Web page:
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LEWISTON – There is one more Friday fish fry to put on your calendar – the Lewiston Smelt Festival from 6 to 10 p.m. Friday.

More than 400 pounds of free samples of smelt are fried up each year at the annual festival, which also offers music plus additional food and beverages at the foot of Center Street along the Lewiston waterfront.

“It’s become an event that signifies the beginning of the festival season,” said Jennifer Pauly, executive director of the Niagara River Region Chamber of Commerce, which hosts the event along with the Niagara River Anglers, the Silo Restaurant and the Village of Lewiston.

A donation to purchase the smelt has been provided by Chemical Waste Management.

Smelt, a small fish that looks like a herring, has a mild and delicate taste after it is battered and fried up for tastings.

Though smelt can be found throughout the Great Lakes, the state Department of Environmental Conservation deemed Lewiston, along the Niagara River, one of the best places to come to dip your nets when the smelt run up the river.

A few members of the Niagara River Anglers began the early tradition in April of 1983. They would gather at the Lewiston sand dock, dip for some smelt and then clean them and fry them up on the spot. The event continued to grow and allowed visitors and “non-smelters” a chance to take a taste.

“It started out with the Niagara River Anglers, and with the help of (former Mayor) Richard Soluri it has turned into the festival it is today. He wanted it to be like the Punxatawney Phil of the United States. He wanted smelt to have that same appeal,” said Pauly. “Though we haven’t named a smelt.”

Due to the growth of the event, the smelt are now purchased, and the date has been set as the first Friday in May each year.

Paul Jackson, president of Niagara River Anglers, said his members look forward to the event.

“It’s a big party for the guys. I never have to ask for volunteers. They come out of the woodwork,” he said. “Everybody has a job, and we just keep cooking until we can’t do any more.”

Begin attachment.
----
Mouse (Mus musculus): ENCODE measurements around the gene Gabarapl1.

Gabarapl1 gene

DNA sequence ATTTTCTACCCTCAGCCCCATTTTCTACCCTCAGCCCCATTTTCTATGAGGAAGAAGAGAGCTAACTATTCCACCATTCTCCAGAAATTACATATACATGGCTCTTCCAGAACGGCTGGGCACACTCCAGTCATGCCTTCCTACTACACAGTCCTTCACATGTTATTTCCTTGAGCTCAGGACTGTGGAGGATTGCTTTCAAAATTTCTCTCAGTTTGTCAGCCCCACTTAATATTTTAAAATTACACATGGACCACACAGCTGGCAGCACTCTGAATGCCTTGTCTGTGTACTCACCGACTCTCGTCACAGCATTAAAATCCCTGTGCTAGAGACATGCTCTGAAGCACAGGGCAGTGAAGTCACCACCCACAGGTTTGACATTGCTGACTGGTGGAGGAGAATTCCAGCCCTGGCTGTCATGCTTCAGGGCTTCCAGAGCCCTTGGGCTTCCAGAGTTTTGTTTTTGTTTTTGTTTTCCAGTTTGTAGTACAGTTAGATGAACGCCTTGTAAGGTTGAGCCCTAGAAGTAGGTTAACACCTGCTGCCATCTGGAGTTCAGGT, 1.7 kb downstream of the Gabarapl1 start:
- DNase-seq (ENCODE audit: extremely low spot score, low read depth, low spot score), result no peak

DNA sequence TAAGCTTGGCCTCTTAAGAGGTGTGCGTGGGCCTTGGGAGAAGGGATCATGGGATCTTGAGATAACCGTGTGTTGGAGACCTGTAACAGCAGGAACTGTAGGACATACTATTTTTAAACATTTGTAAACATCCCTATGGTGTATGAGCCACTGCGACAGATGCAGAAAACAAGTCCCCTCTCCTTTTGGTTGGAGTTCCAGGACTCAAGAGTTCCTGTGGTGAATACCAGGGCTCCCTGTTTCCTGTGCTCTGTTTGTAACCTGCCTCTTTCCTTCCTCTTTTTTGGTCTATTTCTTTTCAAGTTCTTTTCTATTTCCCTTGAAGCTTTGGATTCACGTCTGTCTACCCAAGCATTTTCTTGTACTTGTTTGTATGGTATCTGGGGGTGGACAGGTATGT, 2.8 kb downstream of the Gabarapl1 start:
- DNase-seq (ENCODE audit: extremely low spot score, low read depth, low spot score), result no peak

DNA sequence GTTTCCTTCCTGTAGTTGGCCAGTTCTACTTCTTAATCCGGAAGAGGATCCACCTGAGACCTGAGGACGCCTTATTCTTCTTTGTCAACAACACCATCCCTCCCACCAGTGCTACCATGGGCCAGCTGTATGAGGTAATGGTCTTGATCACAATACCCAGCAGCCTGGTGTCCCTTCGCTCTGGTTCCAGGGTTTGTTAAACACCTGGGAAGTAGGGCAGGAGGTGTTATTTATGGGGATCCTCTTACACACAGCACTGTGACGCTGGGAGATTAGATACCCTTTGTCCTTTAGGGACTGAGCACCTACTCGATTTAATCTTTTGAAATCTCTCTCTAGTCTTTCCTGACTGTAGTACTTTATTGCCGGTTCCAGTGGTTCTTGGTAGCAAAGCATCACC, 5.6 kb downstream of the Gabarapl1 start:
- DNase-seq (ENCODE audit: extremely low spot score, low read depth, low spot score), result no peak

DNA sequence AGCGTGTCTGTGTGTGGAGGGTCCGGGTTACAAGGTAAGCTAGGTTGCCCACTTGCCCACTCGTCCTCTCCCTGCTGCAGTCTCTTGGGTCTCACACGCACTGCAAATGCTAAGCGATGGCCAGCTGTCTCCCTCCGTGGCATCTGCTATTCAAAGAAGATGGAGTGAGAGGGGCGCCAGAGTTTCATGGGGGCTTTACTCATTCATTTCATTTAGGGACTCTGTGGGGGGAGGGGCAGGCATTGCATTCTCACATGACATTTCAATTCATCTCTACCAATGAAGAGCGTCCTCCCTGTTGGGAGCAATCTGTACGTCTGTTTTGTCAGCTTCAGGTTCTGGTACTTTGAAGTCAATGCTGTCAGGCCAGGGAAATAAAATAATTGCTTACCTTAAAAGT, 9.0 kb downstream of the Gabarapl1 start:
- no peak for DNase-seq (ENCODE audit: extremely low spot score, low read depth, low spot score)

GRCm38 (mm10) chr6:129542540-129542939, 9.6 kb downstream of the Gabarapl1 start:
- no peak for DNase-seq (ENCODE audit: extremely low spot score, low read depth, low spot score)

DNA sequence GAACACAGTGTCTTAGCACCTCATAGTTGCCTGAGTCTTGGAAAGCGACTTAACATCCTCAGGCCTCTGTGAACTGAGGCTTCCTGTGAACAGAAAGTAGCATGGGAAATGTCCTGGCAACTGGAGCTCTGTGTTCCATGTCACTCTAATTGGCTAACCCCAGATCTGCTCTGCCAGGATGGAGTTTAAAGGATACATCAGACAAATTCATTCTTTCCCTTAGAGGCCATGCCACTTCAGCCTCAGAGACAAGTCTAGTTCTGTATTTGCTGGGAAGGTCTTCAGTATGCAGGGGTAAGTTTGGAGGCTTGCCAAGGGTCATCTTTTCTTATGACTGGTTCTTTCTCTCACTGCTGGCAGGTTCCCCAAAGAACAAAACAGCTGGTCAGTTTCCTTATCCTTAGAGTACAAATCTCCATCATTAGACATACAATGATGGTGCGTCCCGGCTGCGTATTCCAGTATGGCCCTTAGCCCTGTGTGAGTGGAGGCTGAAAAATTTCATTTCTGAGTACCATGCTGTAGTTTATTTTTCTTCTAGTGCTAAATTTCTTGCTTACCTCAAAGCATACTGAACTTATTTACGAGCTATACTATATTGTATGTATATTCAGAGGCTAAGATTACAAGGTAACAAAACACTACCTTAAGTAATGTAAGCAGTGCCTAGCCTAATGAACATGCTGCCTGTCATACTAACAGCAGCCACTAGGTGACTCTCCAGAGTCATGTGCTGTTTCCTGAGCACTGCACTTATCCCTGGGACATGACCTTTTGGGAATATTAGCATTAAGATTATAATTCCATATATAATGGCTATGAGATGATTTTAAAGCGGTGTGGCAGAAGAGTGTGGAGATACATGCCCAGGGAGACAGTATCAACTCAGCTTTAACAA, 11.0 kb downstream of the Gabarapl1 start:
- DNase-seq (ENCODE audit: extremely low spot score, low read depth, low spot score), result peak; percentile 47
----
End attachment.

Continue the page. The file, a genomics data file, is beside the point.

He said that although the tastings are free, his group accepts donations and holds raffles, making the Smelt Festival one of its major fundraisers, raising about $1,000 each year. The money helps the group’s education efforts for anglers, including sending kids to an outdoor camp and setting up a fishing pond for youth.

“We never made any money until the village came on board. Now its a big party, a real destination,” said Jackson.

“I tell people to eat them like french fries – dip them in some hot sauce or cocktail sauce and then wash ’em down with a beer. And if you don’t like them, you can go stand in line at the Silo for a hot dog,” Jackson said.

“Many people who come have never seen a smelt,” Pauly said. “And it’s just a great atmosphere overlooking the water.”

The Friday night event is geared toward an adult audience and includes entertainment from the Lakeside Blues Band and an appearance by the Smelt King and his court. Beer and wine will be served, and a tent is supplied by Brett’s Tent and Awning. Portable toilets are donated by Modern Corp.

For those who can’t get enough, smelt dinners are served throughout the weekend at several Lewiston restaurants, which can be identified by a decorative fish sign outside the door, including the Silo Restaurant, Apple Granny’s and Casa Antica.

Jackson said the Silo is the only restaurant that is a direct participant supporting the event. He encouraged anyone who would like to offer additional support to the recreation, conservation and education group to join the Niagara River Anglers. Memberships are $20, and for an additional $15, members are given a key to the group’s private pond on Balmer Road in Youngstown. More information is available at www.niagarariveranglers.com.

For a list of the busy upcoming summer festival season in Lewiston, check out the Chamber of Commerce website at www.NiagaraRiverRegion.com.

email: nfischer@buffnews.com